The Institute of Chartered Accountants in England and Wales (ICAEW) is investigating how it can license accountancy firms to become alternative business structures (ABSs) and provide legal advice to clients, Legal Futures can reveal.
The news comes with the ICAEW set to apply to the Legal Services Board for the right to regulate its members to provide reserved probate activities, which it first mooted last year.
This is what could enable the institute to apply to license accountancy firms to become ABSs in the form of multi-disciplinary practices. Though probate would be the only reserved legal work the ABS could provide, it could employ solicitors and other lawyers to deliver this and unreserved work to clients.
The latter is possible at the moment only if those lawyers give up their practising certificates.
Vernon Soare, director of professional standards at the ICAEW, told Legal Futures that the institute’s members already undertook many aspects of probate work and the application to become an approved regulator for probate would allow them “to offer a complete probate service… we’re just responding to what our members are telling us they want to do”.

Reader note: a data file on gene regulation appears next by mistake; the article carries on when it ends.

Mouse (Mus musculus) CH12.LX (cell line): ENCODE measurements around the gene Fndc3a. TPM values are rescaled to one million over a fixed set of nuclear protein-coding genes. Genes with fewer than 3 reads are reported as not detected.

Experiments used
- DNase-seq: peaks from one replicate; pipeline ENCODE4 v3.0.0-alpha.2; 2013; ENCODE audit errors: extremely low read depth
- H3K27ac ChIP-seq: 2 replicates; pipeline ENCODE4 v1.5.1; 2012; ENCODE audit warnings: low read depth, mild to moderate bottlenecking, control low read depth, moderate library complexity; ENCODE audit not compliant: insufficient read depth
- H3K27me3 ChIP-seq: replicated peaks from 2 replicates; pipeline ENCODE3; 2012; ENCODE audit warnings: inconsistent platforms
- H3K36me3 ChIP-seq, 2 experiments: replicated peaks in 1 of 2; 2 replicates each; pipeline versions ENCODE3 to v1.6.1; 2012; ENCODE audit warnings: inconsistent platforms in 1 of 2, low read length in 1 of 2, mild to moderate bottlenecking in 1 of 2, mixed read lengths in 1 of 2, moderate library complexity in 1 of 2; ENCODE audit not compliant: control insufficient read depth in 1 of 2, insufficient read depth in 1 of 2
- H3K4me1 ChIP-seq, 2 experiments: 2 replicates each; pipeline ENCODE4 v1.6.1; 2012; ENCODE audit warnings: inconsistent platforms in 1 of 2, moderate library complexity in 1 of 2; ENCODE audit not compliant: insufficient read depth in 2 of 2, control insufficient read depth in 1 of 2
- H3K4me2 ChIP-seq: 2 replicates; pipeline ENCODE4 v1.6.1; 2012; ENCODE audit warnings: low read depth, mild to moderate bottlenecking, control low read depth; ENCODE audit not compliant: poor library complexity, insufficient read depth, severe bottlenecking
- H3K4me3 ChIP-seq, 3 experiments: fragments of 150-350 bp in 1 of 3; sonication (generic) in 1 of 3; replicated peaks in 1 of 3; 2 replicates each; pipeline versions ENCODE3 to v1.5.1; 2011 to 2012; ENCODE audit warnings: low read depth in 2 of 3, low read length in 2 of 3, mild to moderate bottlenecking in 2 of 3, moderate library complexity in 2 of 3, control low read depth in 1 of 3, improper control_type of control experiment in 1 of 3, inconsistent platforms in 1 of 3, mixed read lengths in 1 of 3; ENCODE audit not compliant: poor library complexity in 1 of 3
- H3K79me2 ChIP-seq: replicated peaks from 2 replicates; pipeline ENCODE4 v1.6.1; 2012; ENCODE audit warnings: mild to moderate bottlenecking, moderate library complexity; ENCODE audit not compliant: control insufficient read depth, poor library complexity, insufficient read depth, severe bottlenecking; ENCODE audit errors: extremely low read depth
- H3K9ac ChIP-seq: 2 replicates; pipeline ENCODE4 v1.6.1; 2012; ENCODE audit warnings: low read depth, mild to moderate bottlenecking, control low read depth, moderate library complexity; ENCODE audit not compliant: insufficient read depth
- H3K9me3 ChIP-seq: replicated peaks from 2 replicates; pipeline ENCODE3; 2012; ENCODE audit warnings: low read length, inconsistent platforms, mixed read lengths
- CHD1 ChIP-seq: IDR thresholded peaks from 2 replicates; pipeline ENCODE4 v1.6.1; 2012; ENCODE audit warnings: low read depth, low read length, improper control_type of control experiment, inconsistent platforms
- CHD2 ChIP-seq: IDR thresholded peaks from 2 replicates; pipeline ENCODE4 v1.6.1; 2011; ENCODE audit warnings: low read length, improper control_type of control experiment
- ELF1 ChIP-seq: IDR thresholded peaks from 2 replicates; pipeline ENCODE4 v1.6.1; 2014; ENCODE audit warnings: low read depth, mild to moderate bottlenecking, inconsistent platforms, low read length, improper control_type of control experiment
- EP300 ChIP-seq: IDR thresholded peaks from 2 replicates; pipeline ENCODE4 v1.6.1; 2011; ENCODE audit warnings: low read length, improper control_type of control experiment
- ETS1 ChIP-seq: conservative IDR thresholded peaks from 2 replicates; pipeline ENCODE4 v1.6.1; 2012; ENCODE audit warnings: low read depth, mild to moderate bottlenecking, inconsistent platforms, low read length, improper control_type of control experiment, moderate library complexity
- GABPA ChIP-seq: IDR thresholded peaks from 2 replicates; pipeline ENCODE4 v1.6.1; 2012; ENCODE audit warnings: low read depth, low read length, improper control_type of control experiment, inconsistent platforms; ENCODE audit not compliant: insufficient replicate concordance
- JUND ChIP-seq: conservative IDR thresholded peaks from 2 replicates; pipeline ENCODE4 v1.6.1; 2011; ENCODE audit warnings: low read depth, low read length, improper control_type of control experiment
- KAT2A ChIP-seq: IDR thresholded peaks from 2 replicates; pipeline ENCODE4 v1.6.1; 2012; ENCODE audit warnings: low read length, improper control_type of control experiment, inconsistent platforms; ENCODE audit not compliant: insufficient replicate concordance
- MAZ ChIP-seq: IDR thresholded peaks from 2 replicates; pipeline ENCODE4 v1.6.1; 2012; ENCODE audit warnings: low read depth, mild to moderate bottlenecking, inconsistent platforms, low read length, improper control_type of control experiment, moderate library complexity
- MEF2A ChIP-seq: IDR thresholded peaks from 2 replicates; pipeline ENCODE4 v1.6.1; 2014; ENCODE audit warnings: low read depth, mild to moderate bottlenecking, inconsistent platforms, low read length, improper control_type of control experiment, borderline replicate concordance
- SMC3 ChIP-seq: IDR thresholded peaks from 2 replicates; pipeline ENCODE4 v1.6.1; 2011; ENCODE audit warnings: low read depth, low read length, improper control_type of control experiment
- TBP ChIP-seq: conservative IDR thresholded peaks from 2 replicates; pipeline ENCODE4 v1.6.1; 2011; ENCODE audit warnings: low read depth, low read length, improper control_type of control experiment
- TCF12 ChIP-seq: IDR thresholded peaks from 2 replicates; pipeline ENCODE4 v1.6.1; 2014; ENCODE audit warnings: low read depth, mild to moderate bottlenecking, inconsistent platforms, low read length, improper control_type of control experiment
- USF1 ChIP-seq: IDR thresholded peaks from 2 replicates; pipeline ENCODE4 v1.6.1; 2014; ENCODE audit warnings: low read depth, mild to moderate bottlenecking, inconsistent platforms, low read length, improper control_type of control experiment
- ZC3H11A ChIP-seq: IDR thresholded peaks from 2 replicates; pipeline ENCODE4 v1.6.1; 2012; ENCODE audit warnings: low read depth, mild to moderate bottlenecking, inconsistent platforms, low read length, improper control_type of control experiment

Becoming an ABS would mean “a solicitor could give client-facing advice as a partner in an accountancy practice”, he added.
Mr Soare said the ICAEW was in discussions with the Legal Services Board over the technicalities of how this could all work. “We need to get a sense of what it will be like to be overseen/regulated by the board in addition to the Financial Reporting Council.”
The probate application will be made by the end of the year, but this would just be following the Institute of Chartered Accountants in Scotland (ICAS) and Association of Chartered Certified Accountants (ACCA), which have both been approved regulators for probate for some time.
However, neither has yet exercised the right to grant members the right to conduct probate.
A statement from ICAS said: “The implementation of any regulatory scheme was delayed pending similar approval to regulate confirmation [the Scottish equivalent] in Scotland. The Legal Services (Scotland) Act 2010 came into force in November 2010 and our regulation and compliance board is presently assessing the regulatory position and member demand.”
An ACCA statement said: “‘ACCA has considered the likely costs of regulating members providing probate services within the proposed oversight framework. We have identified a significant risk that regulatory compliance costs and burdens would be disproportionate to the benefits that would accrue to a minority of ACCA members. This would result in probate practitioners licensed by ACCA facing excessive licence fees to cover the compliance costs.
“Until we are clear on these issues, we believe it is right that we hold off from authorising members. We will remain alert to developments in the regulation of legal services. If it becomes apparent that oversight of approved regulators may accommodate the differences between the various professional bodies, ACCA will explore the feasibility of resuming the project in the future.”